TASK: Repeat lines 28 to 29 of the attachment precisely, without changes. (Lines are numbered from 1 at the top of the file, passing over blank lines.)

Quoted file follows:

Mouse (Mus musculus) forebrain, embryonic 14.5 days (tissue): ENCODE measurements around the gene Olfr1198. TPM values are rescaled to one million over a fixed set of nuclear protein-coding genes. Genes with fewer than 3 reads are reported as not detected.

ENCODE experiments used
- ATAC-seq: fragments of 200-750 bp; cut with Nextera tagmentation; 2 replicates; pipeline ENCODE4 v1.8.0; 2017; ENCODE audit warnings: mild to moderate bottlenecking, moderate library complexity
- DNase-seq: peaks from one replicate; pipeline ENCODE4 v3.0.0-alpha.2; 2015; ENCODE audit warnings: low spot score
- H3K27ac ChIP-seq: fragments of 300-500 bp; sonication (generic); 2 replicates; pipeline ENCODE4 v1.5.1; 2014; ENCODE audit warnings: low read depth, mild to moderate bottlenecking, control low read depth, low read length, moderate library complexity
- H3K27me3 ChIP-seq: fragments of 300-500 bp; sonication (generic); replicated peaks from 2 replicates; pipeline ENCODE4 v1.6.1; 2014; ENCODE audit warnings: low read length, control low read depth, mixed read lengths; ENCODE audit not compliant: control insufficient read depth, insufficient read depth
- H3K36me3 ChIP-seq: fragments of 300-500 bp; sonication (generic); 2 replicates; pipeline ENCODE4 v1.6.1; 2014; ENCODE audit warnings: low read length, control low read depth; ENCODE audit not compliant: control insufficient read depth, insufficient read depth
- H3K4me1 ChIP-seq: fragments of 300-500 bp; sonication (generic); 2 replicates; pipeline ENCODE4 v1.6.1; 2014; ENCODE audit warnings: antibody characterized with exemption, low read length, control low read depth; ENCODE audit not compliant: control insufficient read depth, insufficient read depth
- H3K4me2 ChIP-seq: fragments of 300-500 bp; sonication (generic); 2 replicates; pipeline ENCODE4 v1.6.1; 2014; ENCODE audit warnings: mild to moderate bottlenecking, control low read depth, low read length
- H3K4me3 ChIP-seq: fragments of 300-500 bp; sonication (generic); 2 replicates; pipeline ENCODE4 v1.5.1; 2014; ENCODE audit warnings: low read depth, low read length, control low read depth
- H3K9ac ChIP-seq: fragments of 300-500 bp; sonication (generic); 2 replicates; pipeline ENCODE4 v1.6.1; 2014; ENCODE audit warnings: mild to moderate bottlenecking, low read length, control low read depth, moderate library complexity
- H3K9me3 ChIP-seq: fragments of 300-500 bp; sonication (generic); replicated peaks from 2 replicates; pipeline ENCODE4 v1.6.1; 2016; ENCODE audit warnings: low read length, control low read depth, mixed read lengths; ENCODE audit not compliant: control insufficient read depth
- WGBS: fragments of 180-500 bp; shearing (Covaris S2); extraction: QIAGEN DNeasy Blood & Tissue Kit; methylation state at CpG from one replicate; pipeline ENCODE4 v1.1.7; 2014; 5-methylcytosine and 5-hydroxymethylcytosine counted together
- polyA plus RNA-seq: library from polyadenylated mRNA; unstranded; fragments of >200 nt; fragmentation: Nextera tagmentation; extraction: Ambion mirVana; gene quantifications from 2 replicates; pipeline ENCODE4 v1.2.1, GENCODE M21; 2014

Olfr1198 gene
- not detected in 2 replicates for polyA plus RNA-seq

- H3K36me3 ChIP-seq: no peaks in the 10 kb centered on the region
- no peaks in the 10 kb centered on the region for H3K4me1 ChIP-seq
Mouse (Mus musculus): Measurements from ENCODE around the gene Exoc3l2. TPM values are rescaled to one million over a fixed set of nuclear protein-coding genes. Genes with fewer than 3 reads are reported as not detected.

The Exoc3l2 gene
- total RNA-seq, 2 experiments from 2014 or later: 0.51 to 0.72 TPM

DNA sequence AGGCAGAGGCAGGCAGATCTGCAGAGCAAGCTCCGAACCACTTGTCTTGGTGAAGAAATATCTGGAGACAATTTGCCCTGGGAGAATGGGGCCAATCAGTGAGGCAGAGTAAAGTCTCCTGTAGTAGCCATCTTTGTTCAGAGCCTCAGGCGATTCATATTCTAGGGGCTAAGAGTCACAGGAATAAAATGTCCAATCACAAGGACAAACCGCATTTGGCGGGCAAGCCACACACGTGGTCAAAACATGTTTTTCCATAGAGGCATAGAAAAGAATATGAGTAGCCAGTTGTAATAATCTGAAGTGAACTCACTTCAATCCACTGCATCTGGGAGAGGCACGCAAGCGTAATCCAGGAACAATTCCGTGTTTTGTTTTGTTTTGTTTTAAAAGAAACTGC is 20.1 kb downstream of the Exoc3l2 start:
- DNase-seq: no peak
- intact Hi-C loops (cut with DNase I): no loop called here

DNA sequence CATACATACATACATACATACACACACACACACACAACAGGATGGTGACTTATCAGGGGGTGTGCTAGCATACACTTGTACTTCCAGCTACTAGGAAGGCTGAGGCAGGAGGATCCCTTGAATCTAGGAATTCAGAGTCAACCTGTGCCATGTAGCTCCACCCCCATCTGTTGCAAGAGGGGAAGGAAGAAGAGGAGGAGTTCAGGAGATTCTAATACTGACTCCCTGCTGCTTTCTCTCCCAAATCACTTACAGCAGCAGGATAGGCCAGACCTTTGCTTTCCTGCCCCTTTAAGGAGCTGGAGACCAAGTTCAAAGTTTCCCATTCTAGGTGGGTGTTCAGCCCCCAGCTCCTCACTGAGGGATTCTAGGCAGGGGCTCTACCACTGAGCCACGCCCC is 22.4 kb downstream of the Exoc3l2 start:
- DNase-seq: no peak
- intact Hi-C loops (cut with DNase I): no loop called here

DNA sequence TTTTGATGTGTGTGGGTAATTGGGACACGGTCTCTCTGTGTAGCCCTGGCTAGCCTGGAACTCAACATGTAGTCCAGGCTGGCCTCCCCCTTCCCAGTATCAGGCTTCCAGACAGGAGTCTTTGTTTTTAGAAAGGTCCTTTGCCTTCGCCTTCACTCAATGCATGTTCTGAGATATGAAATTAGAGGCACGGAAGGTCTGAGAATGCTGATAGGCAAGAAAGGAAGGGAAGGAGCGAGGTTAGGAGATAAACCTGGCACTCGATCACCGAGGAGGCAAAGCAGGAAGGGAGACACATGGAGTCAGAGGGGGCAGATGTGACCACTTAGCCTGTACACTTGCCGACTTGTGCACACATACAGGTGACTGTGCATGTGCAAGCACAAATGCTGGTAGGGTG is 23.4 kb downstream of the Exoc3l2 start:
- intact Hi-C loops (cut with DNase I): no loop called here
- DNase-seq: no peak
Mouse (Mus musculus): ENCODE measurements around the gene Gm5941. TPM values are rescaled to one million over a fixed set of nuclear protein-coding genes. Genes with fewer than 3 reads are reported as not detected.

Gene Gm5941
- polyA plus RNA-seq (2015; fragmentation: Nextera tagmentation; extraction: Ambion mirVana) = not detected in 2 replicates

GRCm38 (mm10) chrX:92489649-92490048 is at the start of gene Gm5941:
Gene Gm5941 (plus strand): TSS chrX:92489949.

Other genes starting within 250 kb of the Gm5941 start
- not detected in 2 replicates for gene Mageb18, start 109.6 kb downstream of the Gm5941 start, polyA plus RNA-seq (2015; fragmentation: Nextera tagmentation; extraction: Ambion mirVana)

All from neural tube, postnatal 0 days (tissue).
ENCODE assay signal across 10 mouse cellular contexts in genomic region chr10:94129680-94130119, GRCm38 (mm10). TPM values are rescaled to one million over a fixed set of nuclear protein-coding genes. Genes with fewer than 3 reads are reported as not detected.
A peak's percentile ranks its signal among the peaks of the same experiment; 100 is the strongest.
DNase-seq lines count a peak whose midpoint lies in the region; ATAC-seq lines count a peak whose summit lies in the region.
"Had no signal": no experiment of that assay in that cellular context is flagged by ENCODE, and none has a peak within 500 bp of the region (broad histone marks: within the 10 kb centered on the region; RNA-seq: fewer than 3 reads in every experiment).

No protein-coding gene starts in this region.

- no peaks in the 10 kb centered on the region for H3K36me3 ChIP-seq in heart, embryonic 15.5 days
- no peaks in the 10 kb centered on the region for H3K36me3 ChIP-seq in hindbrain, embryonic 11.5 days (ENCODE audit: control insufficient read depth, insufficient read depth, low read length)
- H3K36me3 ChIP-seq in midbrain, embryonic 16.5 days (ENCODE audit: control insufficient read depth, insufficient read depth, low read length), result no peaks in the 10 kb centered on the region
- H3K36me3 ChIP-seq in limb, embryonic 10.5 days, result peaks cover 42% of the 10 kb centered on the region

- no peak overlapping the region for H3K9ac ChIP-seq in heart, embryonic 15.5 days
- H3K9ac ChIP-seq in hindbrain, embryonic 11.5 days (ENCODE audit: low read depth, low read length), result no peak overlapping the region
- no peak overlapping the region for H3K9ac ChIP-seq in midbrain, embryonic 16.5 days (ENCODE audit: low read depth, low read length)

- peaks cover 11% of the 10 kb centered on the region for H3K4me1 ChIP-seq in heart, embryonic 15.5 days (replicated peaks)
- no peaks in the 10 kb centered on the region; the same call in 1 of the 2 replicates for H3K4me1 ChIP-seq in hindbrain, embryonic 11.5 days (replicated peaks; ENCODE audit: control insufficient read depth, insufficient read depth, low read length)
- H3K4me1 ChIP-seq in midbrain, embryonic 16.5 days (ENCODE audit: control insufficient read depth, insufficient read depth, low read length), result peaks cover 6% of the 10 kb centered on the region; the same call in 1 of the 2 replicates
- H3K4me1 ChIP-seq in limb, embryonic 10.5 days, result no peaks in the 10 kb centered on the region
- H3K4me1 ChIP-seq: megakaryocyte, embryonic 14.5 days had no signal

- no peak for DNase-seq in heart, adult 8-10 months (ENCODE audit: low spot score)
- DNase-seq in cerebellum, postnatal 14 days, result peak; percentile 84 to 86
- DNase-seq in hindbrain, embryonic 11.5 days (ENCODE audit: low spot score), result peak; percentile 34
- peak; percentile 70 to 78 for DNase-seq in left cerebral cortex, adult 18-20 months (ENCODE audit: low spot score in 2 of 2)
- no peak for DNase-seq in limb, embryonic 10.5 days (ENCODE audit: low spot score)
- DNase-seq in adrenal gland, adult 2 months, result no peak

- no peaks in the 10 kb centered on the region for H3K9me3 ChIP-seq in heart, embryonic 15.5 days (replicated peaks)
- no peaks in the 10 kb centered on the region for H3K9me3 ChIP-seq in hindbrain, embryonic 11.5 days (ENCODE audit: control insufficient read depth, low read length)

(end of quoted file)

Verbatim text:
DNA sequence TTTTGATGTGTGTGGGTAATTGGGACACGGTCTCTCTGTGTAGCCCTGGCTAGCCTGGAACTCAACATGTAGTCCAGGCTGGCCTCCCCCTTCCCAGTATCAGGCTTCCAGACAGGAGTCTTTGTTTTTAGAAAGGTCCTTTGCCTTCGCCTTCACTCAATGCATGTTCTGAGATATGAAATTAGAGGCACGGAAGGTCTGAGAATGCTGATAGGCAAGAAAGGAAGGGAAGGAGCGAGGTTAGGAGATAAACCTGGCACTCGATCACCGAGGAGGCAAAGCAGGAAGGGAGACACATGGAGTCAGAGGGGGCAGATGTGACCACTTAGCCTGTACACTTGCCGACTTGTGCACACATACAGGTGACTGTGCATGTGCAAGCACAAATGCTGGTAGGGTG is 23.4 kb downstream of the Exoc3l2 start:
- intact Hi-C loops (cut with DNase I): no loop called here